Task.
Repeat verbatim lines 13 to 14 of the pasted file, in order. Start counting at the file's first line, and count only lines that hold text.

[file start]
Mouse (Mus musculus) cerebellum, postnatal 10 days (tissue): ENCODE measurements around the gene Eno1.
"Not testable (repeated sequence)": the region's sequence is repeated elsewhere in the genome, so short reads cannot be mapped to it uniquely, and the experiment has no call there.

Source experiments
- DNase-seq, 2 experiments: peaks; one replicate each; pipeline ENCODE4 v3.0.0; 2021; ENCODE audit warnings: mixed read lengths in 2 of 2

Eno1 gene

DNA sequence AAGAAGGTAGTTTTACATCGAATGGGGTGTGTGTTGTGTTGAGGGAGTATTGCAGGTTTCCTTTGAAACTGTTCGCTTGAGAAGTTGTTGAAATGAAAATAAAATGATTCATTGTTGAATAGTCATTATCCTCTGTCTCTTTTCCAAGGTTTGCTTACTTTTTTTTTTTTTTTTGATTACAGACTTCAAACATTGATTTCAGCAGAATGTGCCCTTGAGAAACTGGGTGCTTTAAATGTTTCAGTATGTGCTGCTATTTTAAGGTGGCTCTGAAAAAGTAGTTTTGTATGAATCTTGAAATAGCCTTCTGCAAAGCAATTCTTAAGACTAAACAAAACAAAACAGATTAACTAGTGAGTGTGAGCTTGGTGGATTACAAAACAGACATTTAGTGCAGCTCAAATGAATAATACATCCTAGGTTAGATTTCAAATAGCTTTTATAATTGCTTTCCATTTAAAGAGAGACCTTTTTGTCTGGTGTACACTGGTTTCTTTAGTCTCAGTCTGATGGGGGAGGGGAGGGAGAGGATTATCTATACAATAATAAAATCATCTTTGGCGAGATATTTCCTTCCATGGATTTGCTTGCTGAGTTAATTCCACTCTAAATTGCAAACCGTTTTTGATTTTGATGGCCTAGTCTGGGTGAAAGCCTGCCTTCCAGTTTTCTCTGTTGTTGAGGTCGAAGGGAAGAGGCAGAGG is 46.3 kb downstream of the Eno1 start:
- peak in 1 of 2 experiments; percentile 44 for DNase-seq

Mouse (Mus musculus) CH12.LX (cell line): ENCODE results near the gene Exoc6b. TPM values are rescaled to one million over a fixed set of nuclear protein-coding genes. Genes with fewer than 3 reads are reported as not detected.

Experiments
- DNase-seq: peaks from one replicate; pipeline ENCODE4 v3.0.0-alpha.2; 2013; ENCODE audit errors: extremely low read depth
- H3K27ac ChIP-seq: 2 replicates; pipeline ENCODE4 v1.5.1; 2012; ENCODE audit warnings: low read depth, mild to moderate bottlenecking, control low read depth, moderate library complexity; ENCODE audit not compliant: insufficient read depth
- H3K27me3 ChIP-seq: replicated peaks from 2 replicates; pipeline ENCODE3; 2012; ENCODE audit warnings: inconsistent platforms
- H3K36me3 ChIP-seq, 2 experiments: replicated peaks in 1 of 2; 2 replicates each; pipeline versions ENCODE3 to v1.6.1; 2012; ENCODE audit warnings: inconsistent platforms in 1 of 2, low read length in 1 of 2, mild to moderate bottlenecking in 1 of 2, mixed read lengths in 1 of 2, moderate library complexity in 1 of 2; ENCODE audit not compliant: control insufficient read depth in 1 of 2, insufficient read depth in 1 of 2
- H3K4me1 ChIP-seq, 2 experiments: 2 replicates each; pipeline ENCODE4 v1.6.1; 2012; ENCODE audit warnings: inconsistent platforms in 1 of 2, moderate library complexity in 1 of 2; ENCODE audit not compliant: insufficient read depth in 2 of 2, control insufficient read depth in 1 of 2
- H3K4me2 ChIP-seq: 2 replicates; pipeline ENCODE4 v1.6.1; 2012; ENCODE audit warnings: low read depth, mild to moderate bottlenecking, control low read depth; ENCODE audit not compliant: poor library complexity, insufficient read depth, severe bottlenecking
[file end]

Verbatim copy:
- H3K36me3 ChIP-seq, 2 experiments: replicated peaks in 1 of 2; 2 replicates each; pipeline versions ENCODE3 to v1.6.1; 2012; ENCODE audit warnings: inconsistent platforms in 1 of 2, low read length in 1 of 2, mild to moderate bottlenecking in 1 of 2, mixed read lengths in 1 of 2, moderate library complexity in 1 of 2; ENCODE audit not compliant: control insufficient read depth in 1 of 2, insufficient read depth in 1 of 2
- H3K4me1 ChIP-seq, 2 experiments: 2 replicates each; pipeline ENCODE4 v1.6.1; 2012; ENCODE audit warnings: inconsistent platforms in 1 of 2, moderate library complexity in 1 of 2; ENCODE audit not compliant: insufficient read depth in 2 of 2, control insufficient read depth in 1 of 2